One highlight of the 2014 Seattle Asian American Film Festival is an LGBTQ showcase of three films on February 7. This is an especially timely category, following the legalization of same-sex marriage in Washington over a year ago and the recent inauguration of the first openly gay and married mayor in Seattle.
Two short films, Kimchi Fried Dumplings and House for Sale, explore the tensions and intricacies faced by LGBTQ couples. The feature film, R/Evolve, challenges the corporatization and mainstreaming that arose out of the gay marriage movement that took place prior to the passage of Referendum 74.
R/Evolve came as a response to two trends during the campaign period as noticed by Basil Shadid, the film’s producer and script-writer. First was the push by conservative companies to target the gay community in advertising, in pursuit of “pink money,” the term used to describe the purchasing power of the gay community. These companies hopped aboard the wave of success driven by the gay marriage movement to build brand loyalty to their products and bolster advertising.
“I believe that most of these companies cared more about the ‘pink dollar’ than the campaign for marriage equality,” Shadid said.
He said the gay community underwent a process in which the mainstream parts of the LGBTQ community were pushed to the forefront “to make marriage equality more palatable across the state.”
Directed by Billie Rain, R/Evolve is the second feature film created by the Seattle-based duo. Characters Lincoln and Lucas—two mainstream gay men of color who become engaged—are played by Maximilian Davis and Lowell Deo.
Lincoln leads a major account at an advertising firm, where the CEO supports marriage equality in hopes of securing pink money for the large conservative company. Lincoln picks up a free-spirited hitchhiker (Lil’ Snoopy Fujikawa) and is introduced to a world of art and activism that make him rethink the marriage equality campaign.
The following are parts of a conversation I had with Shadid and Davis:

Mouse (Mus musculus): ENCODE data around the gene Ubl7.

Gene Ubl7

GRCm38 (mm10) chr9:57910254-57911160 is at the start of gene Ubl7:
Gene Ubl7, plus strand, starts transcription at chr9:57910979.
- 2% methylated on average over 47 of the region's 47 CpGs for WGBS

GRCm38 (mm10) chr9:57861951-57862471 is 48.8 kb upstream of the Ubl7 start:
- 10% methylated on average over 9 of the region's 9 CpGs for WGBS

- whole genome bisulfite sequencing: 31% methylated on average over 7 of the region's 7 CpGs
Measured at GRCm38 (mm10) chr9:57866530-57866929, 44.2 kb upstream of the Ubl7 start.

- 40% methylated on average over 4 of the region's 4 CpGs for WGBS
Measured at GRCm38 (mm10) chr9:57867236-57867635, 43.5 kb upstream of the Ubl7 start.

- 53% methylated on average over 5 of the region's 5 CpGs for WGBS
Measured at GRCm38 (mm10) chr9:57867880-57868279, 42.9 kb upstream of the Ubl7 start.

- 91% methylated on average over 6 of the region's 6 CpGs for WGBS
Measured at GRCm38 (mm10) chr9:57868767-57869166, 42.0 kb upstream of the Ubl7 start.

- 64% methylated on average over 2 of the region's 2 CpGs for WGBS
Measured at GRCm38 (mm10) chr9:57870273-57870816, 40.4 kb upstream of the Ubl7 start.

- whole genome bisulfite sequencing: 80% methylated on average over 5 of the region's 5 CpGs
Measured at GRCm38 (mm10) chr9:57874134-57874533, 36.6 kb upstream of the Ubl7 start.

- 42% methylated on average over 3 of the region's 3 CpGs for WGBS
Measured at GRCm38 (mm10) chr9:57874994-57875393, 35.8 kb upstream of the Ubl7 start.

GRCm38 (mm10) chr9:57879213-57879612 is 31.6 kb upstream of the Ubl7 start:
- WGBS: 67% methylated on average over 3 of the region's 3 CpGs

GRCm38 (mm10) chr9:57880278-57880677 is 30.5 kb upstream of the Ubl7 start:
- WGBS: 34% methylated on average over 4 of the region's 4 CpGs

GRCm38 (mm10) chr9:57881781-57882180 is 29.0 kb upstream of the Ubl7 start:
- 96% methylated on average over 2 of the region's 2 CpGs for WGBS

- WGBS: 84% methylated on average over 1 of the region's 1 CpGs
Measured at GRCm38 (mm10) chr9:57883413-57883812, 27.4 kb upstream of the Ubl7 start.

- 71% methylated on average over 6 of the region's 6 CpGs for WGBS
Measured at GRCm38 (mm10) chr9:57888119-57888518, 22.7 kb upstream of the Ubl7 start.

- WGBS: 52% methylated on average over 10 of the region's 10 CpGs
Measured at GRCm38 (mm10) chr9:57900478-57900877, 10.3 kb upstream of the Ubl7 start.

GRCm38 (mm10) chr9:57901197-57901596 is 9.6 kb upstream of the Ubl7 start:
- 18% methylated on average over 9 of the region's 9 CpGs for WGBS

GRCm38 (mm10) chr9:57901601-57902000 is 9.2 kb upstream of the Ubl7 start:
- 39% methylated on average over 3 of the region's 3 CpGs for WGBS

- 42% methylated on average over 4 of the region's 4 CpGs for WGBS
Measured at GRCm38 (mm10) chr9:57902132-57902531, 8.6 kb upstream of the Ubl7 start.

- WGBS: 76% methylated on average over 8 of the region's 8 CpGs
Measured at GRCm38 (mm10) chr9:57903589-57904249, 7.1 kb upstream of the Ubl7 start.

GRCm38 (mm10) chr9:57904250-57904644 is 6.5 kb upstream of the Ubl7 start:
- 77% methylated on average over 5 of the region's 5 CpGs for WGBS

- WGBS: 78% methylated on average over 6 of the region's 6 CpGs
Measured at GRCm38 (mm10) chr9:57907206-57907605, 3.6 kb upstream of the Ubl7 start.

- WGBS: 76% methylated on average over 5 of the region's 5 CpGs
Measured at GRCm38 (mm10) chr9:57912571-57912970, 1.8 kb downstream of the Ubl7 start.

Atia Musazay: What is the title R/Evolve in reference to?
Basil Shadid: If you watch pre-presidential videos of Barack Obama, he publicly opposes marriage equality. Throughout his first campaign for the presidency, and through much of his first term, he talks about how he is “evolving” on the subject. In May 2013, when Obama endorsed marriage equality, he said that he “evolved.”
R/Evolve is a play on the idea of political evolution. Author Tom Robbins says, “Our greatest human adventure is the evolution of consciousness. We are in this life to enlarge the soul, liberate the spirit, and light up the brain.” If we assume that’s true, and that marriage equality is a product of the evolution of consciousness, then why do we have to play publicity games to achieve our goals? Why are marginalized people left out of the campaign advertising? Why do conservative companies want to court the LGBTQ community when it’s in the limelight, but contribute to campaigns and politicians who fight against LGBTQ rights when the spotlight has turned away?
Have we evolved? Or are we like a revolving door, spinning in circles but always ending up in the same place?
Musazay: How would you describe the character Lincoln?
Maximillian Davis: Lincoln’s cool. I’d have a drink with Lincoln, haha. Um, I think at the start of the film he is a character that many of us can relate to. He has a great job, a great partner, and by all looks of it should be very happy with his success.